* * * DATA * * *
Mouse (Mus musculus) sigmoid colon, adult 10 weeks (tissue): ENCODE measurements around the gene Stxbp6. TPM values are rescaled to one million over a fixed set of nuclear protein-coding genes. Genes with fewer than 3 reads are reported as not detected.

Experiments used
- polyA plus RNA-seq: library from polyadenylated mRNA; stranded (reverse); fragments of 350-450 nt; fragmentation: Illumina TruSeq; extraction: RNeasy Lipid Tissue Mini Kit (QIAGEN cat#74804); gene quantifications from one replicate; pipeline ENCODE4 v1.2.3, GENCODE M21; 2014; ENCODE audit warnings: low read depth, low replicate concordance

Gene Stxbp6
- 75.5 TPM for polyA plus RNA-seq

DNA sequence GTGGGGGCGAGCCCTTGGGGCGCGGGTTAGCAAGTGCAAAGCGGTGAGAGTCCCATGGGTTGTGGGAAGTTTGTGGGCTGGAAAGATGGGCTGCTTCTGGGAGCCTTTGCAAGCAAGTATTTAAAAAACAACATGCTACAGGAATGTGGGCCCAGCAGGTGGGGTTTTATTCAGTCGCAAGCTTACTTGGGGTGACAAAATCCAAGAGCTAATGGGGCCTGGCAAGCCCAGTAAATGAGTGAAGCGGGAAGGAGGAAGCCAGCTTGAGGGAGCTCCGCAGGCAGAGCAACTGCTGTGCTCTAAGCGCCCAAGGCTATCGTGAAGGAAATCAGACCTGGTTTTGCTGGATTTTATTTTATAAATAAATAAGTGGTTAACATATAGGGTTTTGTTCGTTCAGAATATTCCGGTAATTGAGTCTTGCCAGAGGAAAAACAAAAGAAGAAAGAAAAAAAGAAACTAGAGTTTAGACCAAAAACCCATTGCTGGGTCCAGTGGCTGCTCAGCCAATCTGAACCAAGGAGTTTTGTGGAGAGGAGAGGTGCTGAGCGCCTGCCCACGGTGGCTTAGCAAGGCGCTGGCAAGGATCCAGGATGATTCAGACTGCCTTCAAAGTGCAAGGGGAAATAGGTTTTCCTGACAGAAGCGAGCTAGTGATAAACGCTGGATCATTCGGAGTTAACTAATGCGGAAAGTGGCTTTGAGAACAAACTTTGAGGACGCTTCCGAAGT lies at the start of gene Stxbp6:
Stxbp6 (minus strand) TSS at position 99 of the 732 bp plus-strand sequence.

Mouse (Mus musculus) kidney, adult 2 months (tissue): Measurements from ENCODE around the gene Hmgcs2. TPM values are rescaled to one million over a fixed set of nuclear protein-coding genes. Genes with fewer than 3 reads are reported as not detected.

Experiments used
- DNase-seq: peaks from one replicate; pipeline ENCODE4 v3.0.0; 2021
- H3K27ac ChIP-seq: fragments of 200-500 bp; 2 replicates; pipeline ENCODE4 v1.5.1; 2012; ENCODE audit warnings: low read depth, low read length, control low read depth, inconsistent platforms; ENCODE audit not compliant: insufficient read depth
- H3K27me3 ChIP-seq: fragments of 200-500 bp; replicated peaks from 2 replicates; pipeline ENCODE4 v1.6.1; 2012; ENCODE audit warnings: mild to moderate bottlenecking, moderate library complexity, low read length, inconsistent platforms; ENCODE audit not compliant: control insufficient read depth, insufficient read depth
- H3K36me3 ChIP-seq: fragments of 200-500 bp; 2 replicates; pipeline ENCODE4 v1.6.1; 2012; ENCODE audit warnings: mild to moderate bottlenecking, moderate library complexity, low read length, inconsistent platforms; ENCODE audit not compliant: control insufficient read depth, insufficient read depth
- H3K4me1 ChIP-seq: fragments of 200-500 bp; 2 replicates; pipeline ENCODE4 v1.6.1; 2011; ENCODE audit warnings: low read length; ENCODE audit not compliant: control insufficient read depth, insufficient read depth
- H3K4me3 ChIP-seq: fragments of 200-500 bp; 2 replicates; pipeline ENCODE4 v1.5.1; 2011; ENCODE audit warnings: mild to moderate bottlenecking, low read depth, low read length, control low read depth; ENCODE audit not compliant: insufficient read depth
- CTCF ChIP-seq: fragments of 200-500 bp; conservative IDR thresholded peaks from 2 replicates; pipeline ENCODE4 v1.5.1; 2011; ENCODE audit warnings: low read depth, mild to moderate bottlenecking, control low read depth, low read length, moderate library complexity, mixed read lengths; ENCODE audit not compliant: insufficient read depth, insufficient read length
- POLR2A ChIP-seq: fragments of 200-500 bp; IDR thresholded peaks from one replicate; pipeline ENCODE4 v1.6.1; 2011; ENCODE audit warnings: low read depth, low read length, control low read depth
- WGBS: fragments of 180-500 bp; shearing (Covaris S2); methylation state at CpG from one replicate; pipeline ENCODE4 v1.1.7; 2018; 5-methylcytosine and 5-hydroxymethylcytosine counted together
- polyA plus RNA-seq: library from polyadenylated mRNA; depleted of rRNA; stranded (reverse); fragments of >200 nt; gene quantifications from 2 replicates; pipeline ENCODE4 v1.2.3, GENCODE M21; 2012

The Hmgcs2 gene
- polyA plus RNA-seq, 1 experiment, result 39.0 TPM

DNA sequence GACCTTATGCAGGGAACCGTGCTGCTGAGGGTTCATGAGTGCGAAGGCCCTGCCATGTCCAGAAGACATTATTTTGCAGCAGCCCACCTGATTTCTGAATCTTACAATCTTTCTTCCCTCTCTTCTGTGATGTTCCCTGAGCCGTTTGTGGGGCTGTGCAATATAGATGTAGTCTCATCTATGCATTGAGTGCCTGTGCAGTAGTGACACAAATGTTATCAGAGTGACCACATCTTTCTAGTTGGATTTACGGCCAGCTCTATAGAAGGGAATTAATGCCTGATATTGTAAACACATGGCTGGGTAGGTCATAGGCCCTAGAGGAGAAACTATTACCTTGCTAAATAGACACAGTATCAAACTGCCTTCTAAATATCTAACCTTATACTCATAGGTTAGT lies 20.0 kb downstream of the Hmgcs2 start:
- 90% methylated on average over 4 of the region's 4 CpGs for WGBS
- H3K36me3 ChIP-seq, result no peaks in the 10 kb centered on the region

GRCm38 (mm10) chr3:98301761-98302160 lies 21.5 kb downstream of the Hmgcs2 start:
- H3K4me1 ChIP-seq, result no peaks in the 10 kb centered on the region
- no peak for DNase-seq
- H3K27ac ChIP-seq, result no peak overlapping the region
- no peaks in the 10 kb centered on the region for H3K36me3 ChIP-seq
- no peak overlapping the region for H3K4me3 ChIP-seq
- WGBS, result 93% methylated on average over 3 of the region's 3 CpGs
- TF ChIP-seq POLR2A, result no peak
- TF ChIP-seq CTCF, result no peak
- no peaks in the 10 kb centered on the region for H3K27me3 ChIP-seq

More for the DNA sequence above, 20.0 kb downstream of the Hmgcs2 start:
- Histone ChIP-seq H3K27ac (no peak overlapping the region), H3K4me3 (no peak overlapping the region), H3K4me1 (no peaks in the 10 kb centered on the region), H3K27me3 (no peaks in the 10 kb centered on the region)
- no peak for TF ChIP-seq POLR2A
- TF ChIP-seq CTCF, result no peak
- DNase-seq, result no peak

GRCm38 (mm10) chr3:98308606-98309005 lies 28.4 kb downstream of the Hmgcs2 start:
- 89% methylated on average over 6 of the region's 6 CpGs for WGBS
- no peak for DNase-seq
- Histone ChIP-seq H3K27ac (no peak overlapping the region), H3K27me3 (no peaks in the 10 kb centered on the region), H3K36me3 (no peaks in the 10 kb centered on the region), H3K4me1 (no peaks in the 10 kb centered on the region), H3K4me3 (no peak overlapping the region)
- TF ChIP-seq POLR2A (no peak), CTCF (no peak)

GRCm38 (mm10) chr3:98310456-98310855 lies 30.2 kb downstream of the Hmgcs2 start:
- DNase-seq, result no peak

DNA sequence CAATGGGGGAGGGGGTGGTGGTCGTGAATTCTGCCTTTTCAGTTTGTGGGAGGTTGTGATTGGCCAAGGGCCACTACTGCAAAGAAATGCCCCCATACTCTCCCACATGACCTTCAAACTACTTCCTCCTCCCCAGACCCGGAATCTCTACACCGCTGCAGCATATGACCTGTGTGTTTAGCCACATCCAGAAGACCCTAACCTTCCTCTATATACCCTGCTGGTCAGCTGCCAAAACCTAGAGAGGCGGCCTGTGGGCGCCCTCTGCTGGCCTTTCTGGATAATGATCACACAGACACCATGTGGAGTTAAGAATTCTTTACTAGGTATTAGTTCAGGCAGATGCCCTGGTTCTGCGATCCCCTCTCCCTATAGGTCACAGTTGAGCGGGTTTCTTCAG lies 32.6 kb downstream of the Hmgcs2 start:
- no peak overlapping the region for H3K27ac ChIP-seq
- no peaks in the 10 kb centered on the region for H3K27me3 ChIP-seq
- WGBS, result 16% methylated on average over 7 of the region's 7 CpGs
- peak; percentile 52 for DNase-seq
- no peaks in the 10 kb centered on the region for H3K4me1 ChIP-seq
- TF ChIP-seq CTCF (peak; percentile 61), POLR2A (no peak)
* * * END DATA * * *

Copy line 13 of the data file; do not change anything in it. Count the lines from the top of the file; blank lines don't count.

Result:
- H3K36me3 ChIP-seq: fragments of 200-500 bp; 2 replicates; pipeline ENCODE4 v1.6.1; 2012; ENCODE audit warnings: mild to moderate bottlenecking, moderate library complexity, low read length, inconsistent platforms; ENCODE audit not compliant: control insufficient read depth, insufficient read depth